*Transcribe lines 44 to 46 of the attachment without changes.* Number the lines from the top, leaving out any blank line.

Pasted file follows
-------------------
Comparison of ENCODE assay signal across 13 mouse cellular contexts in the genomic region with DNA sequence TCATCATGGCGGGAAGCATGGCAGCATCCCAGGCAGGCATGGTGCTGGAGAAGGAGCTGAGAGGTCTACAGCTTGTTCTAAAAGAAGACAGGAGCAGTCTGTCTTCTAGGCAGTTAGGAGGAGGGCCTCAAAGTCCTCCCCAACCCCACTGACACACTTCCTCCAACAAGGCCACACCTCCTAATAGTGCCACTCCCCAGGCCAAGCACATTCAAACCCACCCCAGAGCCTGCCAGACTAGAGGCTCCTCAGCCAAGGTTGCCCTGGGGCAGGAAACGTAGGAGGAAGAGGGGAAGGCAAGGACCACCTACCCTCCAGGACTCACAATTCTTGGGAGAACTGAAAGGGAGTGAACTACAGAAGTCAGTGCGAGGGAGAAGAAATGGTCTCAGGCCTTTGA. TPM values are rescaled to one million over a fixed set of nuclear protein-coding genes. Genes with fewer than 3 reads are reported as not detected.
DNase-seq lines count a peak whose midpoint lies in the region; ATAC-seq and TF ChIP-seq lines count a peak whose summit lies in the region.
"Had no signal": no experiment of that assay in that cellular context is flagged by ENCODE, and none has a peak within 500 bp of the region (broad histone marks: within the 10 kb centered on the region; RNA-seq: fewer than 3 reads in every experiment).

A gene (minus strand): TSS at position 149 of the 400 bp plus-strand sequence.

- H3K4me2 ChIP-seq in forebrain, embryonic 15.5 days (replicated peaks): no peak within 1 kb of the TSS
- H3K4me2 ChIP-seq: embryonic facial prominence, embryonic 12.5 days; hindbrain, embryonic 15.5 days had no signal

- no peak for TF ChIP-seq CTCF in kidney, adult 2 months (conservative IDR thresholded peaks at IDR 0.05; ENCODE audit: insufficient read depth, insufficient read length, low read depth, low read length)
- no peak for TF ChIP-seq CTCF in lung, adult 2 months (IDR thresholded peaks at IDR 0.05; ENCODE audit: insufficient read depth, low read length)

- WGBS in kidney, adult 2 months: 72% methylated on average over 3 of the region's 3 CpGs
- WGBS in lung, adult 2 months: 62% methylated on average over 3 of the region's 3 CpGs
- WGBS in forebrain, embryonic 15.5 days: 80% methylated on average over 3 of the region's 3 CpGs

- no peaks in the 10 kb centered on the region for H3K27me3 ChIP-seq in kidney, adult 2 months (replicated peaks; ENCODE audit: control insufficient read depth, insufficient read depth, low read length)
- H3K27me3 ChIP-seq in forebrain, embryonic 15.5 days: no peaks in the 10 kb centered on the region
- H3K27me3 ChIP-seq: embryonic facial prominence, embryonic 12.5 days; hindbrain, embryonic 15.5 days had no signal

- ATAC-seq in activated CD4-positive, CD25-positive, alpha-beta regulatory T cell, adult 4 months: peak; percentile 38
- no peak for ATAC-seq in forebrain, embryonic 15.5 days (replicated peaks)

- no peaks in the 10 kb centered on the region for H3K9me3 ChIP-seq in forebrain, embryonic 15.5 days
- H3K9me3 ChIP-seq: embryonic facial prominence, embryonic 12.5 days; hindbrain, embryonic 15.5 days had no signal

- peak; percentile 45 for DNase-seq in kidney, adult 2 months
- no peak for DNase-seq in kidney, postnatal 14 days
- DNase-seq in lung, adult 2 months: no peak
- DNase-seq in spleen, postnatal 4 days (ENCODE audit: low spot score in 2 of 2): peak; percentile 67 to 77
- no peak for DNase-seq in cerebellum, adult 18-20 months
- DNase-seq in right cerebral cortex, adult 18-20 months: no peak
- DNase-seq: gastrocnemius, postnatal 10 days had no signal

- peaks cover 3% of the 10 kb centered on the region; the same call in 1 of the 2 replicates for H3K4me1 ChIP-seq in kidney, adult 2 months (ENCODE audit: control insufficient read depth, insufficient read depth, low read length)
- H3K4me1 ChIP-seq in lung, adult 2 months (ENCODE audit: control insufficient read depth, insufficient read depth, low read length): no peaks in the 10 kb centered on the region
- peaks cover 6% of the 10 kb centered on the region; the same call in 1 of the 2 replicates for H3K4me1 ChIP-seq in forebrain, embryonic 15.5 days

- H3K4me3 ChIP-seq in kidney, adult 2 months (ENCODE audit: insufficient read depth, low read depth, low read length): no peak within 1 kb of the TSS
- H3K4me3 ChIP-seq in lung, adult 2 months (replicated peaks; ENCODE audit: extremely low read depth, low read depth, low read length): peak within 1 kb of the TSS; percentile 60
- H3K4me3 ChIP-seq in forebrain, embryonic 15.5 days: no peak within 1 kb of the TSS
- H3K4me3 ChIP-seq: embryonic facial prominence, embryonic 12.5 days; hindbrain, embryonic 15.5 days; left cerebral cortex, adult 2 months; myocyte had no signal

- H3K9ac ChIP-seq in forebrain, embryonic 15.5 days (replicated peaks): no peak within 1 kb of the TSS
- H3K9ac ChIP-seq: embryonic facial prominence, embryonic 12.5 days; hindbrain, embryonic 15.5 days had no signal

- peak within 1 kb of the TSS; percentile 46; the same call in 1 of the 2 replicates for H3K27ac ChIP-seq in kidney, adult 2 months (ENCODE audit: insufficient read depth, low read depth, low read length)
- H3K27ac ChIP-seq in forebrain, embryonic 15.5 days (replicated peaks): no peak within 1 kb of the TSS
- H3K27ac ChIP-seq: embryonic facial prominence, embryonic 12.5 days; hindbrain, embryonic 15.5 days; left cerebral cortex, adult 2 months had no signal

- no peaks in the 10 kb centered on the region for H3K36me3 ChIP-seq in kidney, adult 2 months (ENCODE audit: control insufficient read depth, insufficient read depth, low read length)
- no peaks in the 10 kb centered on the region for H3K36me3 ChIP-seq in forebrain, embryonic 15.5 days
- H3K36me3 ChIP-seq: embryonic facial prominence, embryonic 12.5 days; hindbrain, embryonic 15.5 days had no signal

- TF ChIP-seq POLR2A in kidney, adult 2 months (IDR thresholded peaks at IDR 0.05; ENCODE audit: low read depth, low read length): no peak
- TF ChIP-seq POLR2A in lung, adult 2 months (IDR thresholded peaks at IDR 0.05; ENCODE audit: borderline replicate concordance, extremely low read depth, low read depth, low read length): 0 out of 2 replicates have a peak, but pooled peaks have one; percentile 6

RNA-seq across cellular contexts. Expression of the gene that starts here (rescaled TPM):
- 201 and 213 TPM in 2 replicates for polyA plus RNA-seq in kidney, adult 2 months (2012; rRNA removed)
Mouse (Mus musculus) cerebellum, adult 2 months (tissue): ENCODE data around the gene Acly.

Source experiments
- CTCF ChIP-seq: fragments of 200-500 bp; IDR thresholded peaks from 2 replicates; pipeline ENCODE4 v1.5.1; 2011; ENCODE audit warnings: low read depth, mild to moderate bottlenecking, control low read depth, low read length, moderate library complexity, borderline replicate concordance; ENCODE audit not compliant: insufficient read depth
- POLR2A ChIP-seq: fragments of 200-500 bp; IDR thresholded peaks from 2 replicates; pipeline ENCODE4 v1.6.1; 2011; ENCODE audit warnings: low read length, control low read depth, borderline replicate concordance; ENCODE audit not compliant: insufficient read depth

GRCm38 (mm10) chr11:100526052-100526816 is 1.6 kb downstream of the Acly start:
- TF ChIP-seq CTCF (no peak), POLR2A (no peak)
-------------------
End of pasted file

- 201 and 213 TPM in 2 replicates for polyA plus RNA-seq in kidney, adult 2 months (2012; rRNA removed)
Mouse (Mus musculus) cerebellum, adult 2 months (tissue): ENCODE data around the gene Acly.

Source experiments